Some residents expressed concerns about House with Public Assets, reminding us that it will be essential to consider all community input when evaluating what types of projects to pursue, and where. Some residents used the online feedback form to tell us that they believed a proposal for housing above a municipal parking lot would ruin an adjacent park and also make parking in the neighborhood a headache.

One resident wrote that they loved “the idea, but not at the cost of destroying a well loved local park.” Another suggested the housing on a parking lot was a bad idea because it currently offers “necessary parking lot for residents, visitors, and neighboring businesses” and the neighborhood is already experiencing a “shortage of parking.”

Their comments illustrate a theme: green space, open space and parking in Boston are all important to residents, and new building development can impact all three negatively if pursued without community input and clearly defined community benefits. Given these concerns, each Housing with Public Assets project must thoughtfully balance the opportunity to add housing on top of public assets with neighborhood need for green space and parking.

The tradeoff between housing affordability and public asset redevelopment became clear after we studied the financial feasibility of some of the proposals. If the City decided to build market rate housing on top of a library, it might be able to help fund the new library building with profits from the market rate housing. This could save the City funds it might then be able to spend on other neighborhood services. However, in a city with rising housing costs, there is always tremendous need for housing for low and middle income residents, and subsidizing a new library might mean building less affordable housing. While the value created by co-location could “both increase our housing supply and better community amenities,” as one resident commented, how much of the resulting housing is made affordable through City subsidy, versus how much to improve the existing City asset, should be thoughtfully evaluated for each project based on community input and neighborhood context.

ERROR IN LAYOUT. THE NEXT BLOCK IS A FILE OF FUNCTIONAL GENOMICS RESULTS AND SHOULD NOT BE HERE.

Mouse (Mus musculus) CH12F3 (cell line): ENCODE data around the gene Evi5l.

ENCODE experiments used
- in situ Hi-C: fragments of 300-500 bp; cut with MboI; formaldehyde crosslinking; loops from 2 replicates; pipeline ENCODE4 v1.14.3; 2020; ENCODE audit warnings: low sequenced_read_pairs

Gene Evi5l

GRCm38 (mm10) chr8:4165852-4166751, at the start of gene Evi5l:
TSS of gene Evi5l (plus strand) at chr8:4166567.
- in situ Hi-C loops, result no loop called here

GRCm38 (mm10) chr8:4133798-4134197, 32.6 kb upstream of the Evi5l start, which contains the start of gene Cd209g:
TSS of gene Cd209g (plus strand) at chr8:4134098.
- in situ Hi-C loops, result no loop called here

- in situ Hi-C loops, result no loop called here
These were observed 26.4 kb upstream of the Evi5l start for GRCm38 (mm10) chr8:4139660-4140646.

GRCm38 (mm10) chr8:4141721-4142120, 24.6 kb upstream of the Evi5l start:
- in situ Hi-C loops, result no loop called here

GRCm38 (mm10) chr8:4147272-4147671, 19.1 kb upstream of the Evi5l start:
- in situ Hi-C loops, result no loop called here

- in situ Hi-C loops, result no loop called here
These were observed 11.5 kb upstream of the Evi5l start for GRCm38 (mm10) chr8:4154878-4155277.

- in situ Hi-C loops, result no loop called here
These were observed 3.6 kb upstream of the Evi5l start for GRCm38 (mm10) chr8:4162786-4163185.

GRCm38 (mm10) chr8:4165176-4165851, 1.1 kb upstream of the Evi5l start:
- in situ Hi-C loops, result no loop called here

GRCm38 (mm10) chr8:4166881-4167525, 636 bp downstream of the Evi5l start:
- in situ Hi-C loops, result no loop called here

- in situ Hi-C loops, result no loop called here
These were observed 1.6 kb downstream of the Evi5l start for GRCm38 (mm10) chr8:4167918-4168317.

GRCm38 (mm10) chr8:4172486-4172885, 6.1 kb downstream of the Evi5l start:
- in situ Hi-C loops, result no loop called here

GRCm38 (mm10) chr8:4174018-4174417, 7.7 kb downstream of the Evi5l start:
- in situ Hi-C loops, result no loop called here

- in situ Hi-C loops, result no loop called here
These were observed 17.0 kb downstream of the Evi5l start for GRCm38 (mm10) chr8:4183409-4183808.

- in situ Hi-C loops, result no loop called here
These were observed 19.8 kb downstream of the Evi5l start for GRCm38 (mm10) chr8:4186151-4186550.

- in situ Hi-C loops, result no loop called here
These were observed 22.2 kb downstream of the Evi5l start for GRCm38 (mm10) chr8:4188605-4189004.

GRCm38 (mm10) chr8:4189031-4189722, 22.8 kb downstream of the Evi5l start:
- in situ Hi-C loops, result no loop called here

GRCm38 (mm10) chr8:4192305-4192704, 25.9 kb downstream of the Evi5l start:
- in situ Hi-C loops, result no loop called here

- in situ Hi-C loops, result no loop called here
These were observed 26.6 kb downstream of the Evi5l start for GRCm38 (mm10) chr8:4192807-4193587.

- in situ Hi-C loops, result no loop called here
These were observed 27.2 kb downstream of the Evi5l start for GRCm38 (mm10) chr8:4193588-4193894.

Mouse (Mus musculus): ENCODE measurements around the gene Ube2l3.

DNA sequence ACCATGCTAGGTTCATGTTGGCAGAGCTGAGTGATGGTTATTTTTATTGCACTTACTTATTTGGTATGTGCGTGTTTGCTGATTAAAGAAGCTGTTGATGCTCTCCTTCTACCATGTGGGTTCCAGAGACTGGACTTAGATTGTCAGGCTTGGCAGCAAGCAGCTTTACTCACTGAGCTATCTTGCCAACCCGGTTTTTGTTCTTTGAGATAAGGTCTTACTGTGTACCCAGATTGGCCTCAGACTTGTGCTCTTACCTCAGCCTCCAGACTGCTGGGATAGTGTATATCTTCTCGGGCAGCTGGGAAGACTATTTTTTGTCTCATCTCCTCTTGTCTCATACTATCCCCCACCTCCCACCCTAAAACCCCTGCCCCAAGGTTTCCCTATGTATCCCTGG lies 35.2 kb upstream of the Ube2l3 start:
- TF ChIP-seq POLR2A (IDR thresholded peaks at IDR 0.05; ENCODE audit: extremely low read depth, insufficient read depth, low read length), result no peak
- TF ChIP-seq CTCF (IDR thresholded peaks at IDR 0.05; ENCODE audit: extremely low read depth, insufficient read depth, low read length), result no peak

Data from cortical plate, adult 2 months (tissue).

Across the City, and in every neighborhood, we must work closely with residents to determine what each Housing with Public Assets project looks like. We should think of Housing with Public Assets as a series of projects in a portfolio, each with neighborhood-specific goals and benefits. We believe the trade-offs that they highlighted, and the intended benefit, should be clearly defined with the community in a site-specific way.

Image submitted by Sarah Barnat, Eliza Datta, Loryn Scheffner and Yanel de Angel in response to the Housing with Public Assets Request for Information

Existing Massachusetts laws that govern how cities build municipal buildings does not allow housing or commercial space inside municipal buildings. Housing with Public Assets will only be possible if we can find a legal mechanism that supports coordinated and efficient design, construction and operations while ensuring transparency and fairness. Until a sound legal pathway is found, Housing with Public Assets projects may not create as much public value as our communities deserve.

The opportunity is huge: hundreds of City-owned land and buildings might be transformed into better City assets all while providing desirable and affordable housing opportunities for Boston residents. Not only that, but there is tremendous support for moving this project forward from community members, developers and city officials. We look forward to partnering with Boston residents, our City and State colleagues, and private partners to identify where and how to make Housing with Public Assets happen in Boston.

Image submitted by Z Capital and Silverman Trykowski Associates in response to the Housing with Public Assets Request for Information

New Urban Mechanics

Written by

The Mayor's Office New Urban Mechanics is Boston's Civic R&D Lab / Incubator.